Yesterday Microsoft released the next build of Windows 10 to those of us in the public Tech Preview (fast group). Build 9879 has several changes that you can find in this blog post.
I kicked off the update to Build 9879 before heading out for a run late in the day. When I checked Twitter last night I was a bit nervous when I saw Rod Trent and Paul Thurrott commenting that there were issues with OneDrive. Paul’s comment was “OneDrive is borked”.
There really are two issues that I have seen. One is a feature change…that the “smart files” function has been removed…which I agree is a bad idea. Read more about that issue here. I can get around that because I sync all my files anyway. The bigger issue for me is that OneDrive simply would not sync. THAT is a significant issue…so I started digging around this morning and noticed some issues…and found what appears to be a workaround.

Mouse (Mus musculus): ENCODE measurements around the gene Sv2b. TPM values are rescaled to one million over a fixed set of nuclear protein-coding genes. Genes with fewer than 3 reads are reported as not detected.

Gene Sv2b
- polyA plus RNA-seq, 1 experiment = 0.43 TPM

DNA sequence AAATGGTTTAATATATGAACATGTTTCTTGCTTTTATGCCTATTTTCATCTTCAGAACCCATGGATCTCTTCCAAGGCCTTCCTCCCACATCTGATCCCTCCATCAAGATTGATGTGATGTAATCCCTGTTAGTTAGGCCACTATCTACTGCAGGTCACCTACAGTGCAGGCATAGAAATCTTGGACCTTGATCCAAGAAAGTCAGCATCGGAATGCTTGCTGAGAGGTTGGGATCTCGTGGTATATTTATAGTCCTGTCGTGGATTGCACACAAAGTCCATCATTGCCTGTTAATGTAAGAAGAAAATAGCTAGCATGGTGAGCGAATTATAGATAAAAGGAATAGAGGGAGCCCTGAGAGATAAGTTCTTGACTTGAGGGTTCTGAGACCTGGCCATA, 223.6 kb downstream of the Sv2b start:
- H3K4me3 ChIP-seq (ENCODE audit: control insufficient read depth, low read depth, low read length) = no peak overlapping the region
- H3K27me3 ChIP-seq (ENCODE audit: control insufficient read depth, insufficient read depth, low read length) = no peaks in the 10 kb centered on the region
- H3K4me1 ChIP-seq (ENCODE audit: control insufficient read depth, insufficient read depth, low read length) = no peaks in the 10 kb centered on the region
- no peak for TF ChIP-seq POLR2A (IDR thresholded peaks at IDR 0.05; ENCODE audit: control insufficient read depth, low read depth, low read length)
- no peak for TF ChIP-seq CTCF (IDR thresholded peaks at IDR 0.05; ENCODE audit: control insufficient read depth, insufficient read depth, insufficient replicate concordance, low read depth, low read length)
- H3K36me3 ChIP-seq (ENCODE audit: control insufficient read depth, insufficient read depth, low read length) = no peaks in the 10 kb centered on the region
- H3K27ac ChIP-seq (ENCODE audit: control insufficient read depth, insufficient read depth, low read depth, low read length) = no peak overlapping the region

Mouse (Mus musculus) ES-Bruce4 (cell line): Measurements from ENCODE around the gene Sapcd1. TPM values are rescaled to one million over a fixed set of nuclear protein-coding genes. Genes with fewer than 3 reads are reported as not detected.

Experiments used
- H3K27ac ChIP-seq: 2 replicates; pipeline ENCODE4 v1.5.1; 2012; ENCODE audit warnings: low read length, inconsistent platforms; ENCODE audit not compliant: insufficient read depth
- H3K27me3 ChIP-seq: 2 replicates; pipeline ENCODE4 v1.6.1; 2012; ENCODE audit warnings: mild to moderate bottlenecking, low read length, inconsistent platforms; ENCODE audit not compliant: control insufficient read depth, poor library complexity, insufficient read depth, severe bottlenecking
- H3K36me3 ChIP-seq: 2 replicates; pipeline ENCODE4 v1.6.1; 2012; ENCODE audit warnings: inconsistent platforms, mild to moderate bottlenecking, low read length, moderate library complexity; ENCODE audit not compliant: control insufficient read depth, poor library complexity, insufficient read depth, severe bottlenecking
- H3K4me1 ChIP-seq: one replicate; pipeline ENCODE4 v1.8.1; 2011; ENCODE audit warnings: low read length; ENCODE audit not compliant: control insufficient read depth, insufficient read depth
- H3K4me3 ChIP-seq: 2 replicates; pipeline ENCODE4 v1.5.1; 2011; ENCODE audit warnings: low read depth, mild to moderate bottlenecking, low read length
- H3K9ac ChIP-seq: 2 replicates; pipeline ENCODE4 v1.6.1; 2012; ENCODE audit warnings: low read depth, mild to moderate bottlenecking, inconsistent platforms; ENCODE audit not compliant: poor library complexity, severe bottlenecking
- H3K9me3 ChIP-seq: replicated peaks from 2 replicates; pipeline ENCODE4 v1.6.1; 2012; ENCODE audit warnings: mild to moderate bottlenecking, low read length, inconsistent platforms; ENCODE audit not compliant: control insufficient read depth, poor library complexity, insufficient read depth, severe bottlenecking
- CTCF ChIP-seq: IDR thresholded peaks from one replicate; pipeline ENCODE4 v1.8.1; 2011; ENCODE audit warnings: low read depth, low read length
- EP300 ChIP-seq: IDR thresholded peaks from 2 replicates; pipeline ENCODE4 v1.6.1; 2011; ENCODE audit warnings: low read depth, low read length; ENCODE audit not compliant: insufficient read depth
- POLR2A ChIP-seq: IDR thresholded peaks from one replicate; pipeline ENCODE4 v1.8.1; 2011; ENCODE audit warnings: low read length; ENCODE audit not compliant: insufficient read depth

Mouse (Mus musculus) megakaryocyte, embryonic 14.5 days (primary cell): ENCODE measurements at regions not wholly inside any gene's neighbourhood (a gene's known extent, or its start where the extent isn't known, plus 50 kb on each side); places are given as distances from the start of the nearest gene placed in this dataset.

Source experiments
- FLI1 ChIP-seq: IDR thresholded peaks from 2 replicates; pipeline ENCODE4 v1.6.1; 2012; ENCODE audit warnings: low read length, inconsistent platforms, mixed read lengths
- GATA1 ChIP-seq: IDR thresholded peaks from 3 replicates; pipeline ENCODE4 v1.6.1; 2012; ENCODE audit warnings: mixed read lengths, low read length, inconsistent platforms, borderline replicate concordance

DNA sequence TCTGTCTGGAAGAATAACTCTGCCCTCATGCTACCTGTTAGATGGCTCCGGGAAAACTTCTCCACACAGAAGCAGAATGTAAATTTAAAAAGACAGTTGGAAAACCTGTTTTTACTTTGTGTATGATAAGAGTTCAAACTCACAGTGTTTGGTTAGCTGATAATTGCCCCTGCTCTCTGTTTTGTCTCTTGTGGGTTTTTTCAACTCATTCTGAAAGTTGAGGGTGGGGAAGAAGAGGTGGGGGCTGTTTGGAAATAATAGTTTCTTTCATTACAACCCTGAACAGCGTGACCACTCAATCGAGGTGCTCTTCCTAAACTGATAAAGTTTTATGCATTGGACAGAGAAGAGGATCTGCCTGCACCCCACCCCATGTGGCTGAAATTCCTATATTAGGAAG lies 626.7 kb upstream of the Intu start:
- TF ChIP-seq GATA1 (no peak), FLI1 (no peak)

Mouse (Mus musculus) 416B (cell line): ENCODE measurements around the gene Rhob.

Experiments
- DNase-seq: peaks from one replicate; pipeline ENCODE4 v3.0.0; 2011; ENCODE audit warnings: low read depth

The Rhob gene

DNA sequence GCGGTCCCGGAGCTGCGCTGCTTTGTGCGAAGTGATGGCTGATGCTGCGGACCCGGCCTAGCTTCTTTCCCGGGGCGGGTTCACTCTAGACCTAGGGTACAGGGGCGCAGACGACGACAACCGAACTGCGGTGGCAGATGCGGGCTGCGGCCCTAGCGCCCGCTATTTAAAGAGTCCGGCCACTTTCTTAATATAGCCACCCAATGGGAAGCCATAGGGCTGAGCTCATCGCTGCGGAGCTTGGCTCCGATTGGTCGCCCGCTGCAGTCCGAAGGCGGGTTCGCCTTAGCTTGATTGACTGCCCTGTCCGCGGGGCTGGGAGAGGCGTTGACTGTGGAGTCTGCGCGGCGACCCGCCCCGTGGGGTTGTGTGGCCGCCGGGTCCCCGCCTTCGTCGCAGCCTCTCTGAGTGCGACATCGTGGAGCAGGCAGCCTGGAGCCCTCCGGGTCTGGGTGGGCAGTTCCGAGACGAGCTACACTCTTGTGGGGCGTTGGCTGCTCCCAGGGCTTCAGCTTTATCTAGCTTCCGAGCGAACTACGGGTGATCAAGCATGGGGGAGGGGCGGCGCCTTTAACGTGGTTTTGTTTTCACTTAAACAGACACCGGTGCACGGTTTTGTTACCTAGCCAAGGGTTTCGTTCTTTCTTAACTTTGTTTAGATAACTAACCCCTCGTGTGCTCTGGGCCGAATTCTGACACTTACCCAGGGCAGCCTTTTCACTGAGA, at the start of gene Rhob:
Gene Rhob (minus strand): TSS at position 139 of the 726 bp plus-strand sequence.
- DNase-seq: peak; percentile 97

As I looked at the files that were not syncing, I noticed that they were all Microsoft Office files. If I had a folder that had something like a PDF file in it…that file would sync, but not Office docs. That triggered a memory. There is a “Use Office to sync files faster…” setting in OneDrive. This setting tells the OneDrive app to essentially pass off any change to an Office document to the “Microsoft Office Upload Center” app for synchronizing. The Upload Center does the actual syncing for the Office docs. In general, this is a good setting for a number of reasons that I won’t go into in this post.
Apparently something related to that handoff between OneDrive and the Office Upload Center is broken. As long as that setting is not set, OneDrive is backing up all of my Office docs in addition to everything else that was already working. If that setting is set, then the OneDrive app stays in a perpetual “Processing changes” state.
To resolve the issue, right click on the OneDrive icon in the system tray, then uncheck the box next to that setting.